Give Your Child the Gift of a Lifetime
You have a gift your child needs, an ability she cannot live without. Giving your child this gift will result in an ability she will cherish for a lifetime. She will reap the benefits of this gift over and over as it “keeps on giving.” This gift reveals the extent of your love for your child and flows from the depth of your life experience. Very simply, this gift is the gift of emotional regulation–the ability to be aware of and attend to our emotions, to understand and label those emotions, and to manage them in the service of reaching our goal. When your child learns to recognize, attend to, label, and manage her emotions, she will have more joy and peace, greater academic success, and better social relationships. She will also be better able to respond to situations that arise in life. Even better, you will discover that emotional regulation has contributed to deeper intimacy between you and your child! To give the gift emotional regulation a parent must do several things.
- Model emotional regulation in your own life. Let your child see how you use the passion of anger to resolve an injustice or the energy of concern to accomplish some legitimate goal. Allow your child to witness your strength and courage in soothing your cantankerous emotions, enjoying your cheerful emotions, and expressing your painful emotions.
- Match your child’s emotion. You can match your child’s emotion by expressing a level of animation similar to the one your child expresses. Don’t mimic or mock. Simply be aware. If your child has little animation because of sorrow, don’t try to cheer them up with an upbeat tone of voice. Instead, let your tone express a sadness similar to your child’s. When your child is bouncing around with excitement, respond with an excite tone rather than one of agitation. You get the idea. Match your child’s emotion by matching her level of animation.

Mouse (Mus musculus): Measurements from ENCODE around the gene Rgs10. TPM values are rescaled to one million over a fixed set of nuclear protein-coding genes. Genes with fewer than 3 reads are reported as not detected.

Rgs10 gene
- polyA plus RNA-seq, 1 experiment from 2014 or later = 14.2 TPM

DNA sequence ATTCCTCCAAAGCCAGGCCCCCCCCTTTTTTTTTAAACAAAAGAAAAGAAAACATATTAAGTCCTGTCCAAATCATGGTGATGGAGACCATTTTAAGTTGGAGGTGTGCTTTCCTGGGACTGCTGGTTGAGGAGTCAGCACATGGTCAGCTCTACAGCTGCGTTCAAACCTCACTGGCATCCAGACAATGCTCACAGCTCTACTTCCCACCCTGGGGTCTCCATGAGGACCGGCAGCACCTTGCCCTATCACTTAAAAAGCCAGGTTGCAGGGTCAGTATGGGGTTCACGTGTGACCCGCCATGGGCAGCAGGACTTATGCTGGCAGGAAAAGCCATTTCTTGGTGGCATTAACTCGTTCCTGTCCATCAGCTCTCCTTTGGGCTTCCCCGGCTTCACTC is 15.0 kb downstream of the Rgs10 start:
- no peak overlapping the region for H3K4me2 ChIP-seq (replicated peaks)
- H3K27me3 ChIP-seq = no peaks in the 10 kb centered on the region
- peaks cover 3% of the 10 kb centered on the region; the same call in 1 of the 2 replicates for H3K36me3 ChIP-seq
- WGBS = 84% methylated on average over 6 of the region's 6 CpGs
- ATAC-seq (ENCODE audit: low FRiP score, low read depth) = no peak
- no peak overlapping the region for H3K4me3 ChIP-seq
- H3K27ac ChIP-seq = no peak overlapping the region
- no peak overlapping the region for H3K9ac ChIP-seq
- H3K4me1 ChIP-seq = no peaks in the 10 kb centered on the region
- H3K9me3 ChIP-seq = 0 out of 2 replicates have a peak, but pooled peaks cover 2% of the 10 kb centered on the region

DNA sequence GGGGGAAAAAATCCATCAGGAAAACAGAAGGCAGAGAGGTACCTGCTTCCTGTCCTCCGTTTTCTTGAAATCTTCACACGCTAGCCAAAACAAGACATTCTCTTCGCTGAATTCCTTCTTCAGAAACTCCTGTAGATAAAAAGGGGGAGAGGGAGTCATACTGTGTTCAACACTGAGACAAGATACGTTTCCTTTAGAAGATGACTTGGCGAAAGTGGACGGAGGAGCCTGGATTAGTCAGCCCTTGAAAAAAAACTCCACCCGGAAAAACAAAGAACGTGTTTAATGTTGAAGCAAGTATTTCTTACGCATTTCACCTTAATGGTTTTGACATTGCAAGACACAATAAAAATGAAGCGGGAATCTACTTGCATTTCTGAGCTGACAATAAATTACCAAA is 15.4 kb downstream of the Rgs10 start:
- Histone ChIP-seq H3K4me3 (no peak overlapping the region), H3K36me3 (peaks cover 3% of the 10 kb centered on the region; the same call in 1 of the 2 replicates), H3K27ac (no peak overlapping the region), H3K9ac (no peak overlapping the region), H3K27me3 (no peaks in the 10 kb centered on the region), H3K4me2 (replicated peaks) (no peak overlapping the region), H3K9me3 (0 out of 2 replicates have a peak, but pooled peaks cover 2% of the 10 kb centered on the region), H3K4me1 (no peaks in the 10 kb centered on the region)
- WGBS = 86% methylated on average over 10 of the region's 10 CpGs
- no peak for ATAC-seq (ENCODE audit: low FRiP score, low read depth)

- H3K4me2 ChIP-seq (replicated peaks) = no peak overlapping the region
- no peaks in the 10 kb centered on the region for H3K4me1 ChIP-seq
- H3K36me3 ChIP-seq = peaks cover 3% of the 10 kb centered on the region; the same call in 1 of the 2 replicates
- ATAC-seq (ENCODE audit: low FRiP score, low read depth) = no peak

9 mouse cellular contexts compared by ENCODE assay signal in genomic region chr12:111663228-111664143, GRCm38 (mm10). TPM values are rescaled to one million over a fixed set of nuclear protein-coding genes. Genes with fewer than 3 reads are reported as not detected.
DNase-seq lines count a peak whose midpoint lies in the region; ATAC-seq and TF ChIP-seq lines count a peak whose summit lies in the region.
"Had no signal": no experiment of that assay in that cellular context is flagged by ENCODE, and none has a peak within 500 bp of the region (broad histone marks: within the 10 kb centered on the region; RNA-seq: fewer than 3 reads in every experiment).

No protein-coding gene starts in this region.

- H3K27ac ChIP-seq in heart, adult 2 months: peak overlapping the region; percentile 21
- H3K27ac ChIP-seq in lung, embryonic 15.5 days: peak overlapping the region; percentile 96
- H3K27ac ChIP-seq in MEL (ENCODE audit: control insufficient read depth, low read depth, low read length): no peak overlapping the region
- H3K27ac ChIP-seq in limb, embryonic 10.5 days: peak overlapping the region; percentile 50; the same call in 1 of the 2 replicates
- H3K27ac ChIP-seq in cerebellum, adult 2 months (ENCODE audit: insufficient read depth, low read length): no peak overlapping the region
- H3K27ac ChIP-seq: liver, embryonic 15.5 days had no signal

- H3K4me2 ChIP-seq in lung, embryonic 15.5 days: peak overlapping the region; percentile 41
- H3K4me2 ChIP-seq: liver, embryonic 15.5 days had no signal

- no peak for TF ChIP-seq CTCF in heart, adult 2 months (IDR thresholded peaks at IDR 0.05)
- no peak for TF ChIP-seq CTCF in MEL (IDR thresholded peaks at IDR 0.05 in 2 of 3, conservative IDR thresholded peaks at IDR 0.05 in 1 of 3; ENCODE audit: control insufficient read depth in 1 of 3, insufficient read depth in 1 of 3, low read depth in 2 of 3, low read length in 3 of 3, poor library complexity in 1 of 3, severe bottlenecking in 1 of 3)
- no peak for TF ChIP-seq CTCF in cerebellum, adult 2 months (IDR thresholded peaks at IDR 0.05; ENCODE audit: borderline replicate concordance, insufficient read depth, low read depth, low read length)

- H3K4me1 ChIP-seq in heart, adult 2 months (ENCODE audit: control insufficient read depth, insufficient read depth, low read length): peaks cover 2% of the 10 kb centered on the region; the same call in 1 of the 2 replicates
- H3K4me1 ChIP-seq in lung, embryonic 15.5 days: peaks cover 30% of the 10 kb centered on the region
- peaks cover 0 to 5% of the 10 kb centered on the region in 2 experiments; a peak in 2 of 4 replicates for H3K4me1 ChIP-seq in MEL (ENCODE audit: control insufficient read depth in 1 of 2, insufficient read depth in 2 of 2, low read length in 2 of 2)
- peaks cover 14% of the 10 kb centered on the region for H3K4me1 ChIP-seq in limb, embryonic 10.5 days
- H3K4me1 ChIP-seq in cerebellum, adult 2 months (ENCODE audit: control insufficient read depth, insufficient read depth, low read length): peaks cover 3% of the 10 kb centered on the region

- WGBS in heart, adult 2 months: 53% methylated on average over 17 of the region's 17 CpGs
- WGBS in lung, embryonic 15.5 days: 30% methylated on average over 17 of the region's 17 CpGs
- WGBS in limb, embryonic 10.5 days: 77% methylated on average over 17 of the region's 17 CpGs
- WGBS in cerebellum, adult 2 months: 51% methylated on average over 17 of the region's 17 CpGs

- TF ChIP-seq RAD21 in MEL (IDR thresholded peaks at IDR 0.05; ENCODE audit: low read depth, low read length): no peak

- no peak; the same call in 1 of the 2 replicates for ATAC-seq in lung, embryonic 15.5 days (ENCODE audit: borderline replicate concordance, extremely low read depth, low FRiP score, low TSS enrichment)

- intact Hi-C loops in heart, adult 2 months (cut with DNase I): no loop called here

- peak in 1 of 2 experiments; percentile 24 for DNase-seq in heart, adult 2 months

- Don’t wander to safer subjects, drift to happier topics, or try to shift to some more enjoyable emotion. Attend to your child’s emotion state and whatever topic or situation triggered that emotion. Pay attention to whatever your child is focused on and stay focused on that until you reach understanding.
- Call it as it is. Steps two and three will help you understand your child’s emotion. Simply feeling understood will help your child better manage her emotion. Now take it one more step. Label your child’s emotion. Call it as it is: anger, excitement, confusion, sadness, joy, rage, etc. Find a name for that emotion that resonates with your child’s experience. Call it as it is.
- Accept your child’s emotion. As you label each emotion, you communicate that emotions (all emotions) are acceptable. Limits must be set around the expression of emotion, but the emotion itself is acceptable. Accepting and labeling your child’s emotions also informs your child that you are not overwhelmed by her emotion. You are more powerful than her emotion. You can manage her emotion and help her learn to do the same.
- Make a plan. Once your child feels understood and her emotion has a name, problem-solve. Help your child determine what priority her emotion reveals. Explore the most effective way to communicate that emotion and the related priority. Plan ways to utilize the energy of that emotion to reach your child’s goal in an effective and healthy manner.
As you practice these six actions with your child, you will experience two immediate results: 1) greater intimacy with your child and 2) the joy of watching your child mature. As time goes on you will witness many other benefits—improved academics, better social interactions, and greater self-control to name a few. You will have given your child a great gift—emotional regulation.